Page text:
A virus is a piece of code (for example, a program or a script) that an end user executes.
A worm, however, can infect a system or propagate to other systems without intervention from the end user. A computer worm is a self-replicating computer program that penetrates an operating system with the intent of spreading malicious code. Worms utilize networks to send copies of the original code to other computers, causing harm by consuming bandwidth or possibly deleting files or sending documents via email. Worms can also install backdoors on computers.
Worms are often confused with computer viruses; the difference lies in how they spread. Computer worms self-replicate and spread across networks, exploiting vulnerabilities, automatically; that is, they don’t need a cybercriminal’s guidance, nor do they need to latch onto another computer program. As such, computer worms pose a significant threat due to the sheer potential of damage they might cause.
A particularly notorious incident occurred in 1988. A computer worm since named the Morris worm caused hundreds of thousands, if not millions, of dollars in damage, and its creator was convicted under the Computer Fraud and Abuse Act.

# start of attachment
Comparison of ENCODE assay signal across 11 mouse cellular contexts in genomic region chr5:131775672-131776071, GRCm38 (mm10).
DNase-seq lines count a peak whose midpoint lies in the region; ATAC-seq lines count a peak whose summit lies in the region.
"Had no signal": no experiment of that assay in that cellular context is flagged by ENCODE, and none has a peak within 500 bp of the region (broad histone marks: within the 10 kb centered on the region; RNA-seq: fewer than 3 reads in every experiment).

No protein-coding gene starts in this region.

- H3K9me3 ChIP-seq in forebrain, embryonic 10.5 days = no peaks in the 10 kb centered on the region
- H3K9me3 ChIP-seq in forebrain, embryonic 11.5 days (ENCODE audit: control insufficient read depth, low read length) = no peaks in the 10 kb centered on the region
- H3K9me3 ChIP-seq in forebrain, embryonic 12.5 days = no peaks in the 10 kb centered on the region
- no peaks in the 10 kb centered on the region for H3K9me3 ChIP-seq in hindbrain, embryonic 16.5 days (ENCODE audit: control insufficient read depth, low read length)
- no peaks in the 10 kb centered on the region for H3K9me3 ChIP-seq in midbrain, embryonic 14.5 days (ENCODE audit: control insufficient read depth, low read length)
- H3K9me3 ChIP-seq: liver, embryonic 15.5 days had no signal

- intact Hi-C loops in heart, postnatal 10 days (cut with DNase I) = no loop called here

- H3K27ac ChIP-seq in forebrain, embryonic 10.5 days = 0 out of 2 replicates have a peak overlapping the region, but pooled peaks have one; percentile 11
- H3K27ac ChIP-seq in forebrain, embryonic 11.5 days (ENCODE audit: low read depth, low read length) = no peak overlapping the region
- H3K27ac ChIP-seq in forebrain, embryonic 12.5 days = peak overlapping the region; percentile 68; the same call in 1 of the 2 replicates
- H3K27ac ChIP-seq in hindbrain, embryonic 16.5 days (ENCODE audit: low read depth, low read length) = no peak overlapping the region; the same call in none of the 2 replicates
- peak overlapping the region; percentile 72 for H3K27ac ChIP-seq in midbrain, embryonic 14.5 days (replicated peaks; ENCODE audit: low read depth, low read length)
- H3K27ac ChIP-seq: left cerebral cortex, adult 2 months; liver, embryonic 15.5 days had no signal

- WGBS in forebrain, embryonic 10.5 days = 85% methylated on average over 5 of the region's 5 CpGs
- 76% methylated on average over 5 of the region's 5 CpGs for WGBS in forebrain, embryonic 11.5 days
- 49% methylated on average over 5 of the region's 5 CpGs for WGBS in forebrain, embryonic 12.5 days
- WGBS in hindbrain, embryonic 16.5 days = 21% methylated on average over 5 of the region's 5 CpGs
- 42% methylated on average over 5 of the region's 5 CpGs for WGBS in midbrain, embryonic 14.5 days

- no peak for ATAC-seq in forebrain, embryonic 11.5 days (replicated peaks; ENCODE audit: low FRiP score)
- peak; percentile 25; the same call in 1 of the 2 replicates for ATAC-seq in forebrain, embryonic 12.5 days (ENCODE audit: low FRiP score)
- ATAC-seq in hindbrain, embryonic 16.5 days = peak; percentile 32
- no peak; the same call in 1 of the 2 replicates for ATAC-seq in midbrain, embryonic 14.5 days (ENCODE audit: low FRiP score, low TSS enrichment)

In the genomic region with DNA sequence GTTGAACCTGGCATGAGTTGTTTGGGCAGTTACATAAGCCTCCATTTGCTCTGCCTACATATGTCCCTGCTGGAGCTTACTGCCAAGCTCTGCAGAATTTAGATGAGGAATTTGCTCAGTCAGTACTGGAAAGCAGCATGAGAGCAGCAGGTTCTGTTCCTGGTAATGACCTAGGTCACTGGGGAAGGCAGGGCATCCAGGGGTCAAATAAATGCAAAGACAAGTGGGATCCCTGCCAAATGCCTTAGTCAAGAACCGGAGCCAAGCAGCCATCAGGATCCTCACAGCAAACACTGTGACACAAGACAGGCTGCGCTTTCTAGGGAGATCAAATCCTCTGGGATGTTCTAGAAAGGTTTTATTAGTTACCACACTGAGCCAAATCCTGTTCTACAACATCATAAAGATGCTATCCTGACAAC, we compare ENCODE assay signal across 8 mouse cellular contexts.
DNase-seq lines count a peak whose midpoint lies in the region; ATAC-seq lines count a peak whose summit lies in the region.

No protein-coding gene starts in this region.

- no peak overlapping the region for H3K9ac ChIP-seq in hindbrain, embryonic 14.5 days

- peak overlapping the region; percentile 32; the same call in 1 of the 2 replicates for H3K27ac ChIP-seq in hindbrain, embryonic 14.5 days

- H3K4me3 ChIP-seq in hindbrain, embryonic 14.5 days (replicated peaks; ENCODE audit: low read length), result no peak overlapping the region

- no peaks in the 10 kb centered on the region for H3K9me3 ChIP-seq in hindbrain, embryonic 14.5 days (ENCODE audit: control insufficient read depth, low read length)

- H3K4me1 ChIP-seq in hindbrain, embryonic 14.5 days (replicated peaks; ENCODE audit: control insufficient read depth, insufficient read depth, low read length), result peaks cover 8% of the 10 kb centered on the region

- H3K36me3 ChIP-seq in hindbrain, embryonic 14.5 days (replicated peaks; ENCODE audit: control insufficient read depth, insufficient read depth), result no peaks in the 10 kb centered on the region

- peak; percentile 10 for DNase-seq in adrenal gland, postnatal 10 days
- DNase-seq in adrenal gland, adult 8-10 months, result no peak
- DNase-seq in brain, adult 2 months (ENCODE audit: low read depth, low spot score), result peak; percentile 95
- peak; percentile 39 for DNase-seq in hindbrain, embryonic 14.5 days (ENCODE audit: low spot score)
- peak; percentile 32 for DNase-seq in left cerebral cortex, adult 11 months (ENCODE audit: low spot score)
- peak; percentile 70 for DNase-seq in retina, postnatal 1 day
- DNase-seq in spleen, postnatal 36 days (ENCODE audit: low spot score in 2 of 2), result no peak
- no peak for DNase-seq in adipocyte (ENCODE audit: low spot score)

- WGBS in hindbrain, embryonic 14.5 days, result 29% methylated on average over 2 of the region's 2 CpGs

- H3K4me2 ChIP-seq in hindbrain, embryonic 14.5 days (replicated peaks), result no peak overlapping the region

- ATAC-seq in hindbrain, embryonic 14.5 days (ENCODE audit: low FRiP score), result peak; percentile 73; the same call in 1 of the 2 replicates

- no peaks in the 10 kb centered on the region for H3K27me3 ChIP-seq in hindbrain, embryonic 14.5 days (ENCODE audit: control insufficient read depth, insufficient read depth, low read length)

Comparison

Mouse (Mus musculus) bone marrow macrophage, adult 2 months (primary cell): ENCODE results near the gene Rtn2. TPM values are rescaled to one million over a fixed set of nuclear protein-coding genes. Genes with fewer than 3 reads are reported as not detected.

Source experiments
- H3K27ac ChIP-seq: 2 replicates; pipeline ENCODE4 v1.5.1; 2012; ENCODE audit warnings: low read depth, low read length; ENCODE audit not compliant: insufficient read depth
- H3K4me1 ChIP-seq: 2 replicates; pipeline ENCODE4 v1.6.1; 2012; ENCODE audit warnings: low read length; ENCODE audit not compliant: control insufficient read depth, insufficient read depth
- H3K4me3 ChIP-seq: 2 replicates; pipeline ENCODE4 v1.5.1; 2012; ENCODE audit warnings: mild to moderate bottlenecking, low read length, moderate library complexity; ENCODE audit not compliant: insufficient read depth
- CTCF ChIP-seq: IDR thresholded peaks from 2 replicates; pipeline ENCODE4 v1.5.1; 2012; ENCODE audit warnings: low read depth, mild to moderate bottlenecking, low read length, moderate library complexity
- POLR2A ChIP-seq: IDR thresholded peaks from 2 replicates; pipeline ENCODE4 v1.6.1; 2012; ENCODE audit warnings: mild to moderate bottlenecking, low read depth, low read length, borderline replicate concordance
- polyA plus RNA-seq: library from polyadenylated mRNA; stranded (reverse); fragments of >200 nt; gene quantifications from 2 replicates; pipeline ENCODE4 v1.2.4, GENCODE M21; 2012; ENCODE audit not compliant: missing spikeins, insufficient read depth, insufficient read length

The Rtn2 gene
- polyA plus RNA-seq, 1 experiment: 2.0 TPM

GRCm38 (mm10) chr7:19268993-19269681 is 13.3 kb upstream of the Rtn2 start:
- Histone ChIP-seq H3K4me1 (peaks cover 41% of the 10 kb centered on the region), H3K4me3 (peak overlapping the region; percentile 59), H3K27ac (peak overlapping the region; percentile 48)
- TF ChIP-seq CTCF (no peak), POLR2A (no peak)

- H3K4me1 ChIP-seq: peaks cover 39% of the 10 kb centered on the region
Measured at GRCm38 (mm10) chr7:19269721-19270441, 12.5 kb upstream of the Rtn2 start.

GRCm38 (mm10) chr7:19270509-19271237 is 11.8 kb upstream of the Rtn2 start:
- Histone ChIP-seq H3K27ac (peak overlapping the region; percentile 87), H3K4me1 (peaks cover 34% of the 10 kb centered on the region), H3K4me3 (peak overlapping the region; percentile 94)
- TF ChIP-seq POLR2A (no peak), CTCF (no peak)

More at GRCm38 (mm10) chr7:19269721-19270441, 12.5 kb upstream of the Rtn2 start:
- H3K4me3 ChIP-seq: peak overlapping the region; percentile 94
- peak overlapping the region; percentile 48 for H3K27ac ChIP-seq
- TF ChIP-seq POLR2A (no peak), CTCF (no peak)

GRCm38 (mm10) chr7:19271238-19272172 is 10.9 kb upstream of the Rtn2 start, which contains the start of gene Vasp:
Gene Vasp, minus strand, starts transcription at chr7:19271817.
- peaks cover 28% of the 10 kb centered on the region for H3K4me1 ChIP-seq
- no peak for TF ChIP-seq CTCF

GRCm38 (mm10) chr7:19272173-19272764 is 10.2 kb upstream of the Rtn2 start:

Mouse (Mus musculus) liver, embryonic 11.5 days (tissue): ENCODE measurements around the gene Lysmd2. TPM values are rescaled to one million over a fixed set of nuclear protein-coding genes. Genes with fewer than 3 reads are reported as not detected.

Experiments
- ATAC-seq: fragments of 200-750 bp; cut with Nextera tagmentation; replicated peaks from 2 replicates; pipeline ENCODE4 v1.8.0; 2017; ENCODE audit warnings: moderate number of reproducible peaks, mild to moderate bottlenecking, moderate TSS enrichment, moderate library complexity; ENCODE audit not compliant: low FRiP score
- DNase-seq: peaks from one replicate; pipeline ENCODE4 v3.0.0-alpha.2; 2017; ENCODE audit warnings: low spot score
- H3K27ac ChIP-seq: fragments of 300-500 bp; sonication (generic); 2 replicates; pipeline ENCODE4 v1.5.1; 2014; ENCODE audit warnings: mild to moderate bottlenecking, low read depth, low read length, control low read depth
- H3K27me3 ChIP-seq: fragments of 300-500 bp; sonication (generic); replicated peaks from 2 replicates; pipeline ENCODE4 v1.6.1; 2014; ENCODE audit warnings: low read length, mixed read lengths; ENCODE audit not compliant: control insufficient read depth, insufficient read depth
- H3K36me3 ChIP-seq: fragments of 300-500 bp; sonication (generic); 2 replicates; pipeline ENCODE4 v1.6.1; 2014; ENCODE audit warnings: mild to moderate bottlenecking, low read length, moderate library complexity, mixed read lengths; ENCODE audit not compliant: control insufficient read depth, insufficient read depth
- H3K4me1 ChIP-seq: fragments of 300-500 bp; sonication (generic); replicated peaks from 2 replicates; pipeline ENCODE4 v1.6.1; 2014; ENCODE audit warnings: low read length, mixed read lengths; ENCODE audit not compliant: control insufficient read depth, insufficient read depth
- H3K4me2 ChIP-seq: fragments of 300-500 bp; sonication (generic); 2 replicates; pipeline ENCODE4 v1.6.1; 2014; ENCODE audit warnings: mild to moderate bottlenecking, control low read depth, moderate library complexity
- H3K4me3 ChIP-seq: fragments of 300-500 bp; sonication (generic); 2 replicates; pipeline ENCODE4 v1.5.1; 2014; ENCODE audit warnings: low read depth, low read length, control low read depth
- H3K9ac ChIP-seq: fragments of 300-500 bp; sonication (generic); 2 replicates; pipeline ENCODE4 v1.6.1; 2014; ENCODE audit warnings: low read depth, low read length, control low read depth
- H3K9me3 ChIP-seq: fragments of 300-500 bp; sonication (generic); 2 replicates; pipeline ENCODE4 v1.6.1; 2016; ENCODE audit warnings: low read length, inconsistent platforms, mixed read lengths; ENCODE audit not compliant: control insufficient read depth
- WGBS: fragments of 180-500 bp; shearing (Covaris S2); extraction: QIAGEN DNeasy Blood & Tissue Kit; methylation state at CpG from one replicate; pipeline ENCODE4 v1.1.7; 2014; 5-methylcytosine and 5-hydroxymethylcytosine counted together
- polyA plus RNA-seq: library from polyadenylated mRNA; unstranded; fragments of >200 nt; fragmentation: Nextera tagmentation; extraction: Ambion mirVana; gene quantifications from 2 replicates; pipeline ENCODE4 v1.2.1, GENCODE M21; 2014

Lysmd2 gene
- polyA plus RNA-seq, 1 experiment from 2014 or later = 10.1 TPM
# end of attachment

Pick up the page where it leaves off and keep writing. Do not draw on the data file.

Common modes of connected transport for computer worms include attachments, file sharing networks and links to infected websites. Since worms exploit vulnerabilities, it’s vital to stay on top of security updates and patches. Security software is highly recommended for all computers, as is the additional precaution of a firewall.
Finally, a Trojan horse is a program that appears to be for one purpose (for example, a game) but secretly performs another task (such as collecting a list of contacts from an end user’s e-mail program).